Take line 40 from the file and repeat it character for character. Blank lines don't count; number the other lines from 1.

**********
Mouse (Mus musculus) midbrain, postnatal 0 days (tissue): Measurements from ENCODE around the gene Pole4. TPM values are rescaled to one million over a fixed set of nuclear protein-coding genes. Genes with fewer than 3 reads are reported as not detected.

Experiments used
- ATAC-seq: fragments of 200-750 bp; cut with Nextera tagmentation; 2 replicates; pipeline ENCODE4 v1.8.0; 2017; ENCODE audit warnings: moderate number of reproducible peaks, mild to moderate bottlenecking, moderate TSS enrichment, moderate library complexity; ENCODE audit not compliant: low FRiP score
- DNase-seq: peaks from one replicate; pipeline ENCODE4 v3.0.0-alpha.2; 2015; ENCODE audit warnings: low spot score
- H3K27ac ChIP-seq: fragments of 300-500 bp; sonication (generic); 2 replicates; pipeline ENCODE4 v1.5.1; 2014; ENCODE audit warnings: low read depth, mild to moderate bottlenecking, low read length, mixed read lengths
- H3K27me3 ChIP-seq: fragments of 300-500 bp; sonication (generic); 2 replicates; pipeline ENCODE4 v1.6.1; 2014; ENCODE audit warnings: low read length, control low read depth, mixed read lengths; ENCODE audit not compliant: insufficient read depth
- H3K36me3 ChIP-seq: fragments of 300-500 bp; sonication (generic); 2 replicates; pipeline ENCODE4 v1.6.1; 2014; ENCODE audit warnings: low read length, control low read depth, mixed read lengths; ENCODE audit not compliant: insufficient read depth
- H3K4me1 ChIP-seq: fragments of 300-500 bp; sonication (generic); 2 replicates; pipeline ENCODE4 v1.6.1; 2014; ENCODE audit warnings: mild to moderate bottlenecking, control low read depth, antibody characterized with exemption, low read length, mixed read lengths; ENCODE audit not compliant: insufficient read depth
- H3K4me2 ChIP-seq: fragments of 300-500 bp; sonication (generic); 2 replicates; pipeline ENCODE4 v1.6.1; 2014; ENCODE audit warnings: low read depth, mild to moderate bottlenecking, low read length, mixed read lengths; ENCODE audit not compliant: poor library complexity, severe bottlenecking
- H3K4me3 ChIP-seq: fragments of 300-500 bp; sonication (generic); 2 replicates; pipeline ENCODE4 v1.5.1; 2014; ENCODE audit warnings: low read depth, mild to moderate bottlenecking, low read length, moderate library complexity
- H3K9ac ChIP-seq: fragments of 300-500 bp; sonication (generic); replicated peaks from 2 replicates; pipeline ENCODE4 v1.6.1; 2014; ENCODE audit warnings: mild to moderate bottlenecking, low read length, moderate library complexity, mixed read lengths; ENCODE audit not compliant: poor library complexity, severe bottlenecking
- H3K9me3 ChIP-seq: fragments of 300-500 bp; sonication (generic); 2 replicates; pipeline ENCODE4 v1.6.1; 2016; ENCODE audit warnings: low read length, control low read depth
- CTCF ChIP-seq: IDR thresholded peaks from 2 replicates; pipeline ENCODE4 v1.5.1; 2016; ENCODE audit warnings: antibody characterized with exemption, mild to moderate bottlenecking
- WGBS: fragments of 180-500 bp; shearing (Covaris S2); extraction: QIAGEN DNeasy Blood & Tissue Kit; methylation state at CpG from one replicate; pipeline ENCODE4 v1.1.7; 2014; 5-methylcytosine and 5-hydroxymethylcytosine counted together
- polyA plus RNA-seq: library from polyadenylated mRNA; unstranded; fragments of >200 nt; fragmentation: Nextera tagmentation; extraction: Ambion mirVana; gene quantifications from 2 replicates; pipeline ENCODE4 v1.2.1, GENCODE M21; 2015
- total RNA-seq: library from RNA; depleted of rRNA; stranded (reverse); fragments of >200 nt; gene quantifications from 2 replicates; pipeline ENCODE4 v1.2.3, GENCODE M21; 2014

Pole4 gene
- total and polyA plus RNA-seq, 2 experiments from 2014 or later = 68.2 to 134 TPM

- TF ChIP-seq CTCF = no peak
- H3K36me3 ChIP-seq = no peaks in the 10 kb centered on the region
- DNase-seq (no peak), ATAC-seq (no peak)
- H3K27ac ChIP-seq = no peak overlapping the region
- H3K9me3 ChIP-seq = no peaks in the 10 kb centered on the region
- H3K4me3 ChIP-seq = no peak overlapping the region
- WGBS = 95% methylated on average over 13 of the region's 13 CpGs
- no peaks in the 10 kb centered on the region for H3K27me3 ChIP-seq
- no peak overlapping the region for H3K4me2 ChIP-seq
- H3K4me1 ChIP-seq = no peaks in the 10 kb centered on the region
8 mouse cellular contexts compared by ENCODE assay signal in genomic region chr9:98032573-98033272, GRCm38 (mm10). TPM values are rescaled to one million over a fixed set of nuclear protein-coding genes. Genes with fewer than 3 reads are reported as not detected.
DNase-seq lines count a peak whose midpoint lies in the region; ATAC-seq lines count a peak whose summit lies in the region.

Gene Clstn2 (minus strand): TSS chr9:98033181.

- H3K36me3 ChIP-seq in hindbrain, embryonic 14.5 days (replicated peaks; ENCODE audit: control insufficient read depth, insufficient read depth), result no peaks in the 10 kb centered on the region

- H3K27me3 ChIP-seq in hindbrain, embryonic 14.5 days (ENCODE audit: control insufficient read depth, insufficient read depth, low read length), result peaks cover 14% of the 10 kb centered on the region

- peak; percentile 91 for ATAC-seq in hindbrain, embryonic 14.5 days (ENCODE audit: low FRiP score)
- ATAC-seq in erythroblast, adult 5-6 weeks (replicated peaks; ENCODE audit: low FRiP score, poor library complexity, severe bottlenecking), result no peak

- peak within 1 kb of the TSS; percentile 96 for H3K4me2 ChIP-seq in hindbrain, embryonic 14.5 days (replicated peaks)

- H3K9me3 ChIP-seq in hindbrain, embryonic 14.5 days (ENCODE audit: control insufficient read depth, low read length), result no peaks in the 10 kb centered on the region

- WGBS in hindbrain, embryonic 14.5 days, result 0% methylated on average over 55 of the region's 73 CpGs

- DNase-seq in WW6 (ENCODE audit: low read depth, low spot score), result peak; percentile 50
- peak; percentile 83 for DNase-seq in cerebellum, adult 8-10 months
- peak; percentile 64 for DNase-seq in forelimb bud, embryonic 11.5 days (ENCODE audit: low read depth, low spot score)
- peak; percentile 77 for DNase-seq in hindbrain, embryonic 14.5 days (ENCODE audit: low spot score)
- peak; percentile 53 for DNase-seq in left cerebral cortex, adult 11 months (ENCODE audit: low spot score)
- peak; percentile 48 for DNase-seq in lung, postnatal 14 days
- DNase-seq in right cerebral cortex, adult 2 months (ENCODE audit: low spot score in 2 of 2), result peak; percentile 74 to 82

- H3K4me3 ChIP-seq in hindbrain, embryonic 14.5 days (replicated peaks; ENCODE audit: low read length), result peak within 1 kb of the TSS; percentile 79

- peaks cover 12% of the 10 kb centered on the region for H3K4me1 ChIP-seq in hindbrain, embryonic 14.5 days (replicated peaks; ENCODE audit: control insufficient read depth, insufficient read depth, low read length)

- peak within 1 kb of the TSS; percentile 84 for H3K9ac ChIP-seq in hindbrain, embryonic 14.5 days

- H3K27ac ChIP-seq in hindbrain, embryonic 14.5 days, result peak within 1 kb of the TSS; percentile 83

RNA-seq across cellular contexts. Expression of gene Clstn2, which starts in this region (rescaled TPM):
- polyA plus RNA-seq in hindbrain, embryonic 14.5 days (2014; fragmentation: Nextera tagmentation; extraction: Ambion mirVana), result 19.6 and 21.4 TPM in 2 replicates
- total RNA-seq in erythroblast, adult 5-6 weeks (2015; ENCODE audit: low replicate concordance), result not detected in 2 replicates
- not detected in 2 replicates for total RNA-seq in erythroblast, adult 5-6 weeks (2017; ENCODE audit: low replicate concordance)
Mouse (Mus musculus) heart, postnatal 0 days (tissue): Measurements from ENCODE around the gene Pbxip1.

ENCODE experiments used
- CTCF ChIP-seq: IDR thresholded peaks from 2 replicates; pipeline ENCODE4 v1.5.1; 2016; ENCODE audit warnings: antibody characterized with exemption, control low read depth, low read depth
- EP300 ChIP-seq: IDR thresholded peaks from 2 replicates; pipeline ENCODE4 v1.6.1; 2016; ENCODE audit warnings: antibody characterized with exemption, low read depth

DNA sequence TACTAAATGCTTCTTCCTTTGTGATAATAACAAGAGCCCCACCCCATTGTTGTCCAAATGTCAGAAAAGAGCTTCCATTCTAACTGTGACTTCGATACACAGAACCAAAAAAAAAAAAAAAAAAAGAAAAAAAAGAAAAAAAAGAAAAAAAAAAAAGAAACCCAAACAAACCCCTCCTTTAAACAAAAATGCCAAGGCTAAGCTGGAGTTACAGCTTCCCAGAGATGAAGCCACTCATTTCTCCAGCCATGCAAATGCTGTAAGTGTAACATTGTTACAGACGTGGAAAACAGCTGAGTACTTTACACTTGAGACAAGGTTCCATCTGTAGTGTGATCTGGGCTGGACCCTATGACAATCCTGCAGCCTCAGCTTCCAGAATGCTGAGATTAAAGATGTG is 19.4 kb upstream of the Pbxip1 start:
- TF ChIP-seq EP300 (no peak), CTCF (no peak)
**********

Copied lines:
- peak; percentile 83 for DNase-seq in cerebellum, adult 8-10 months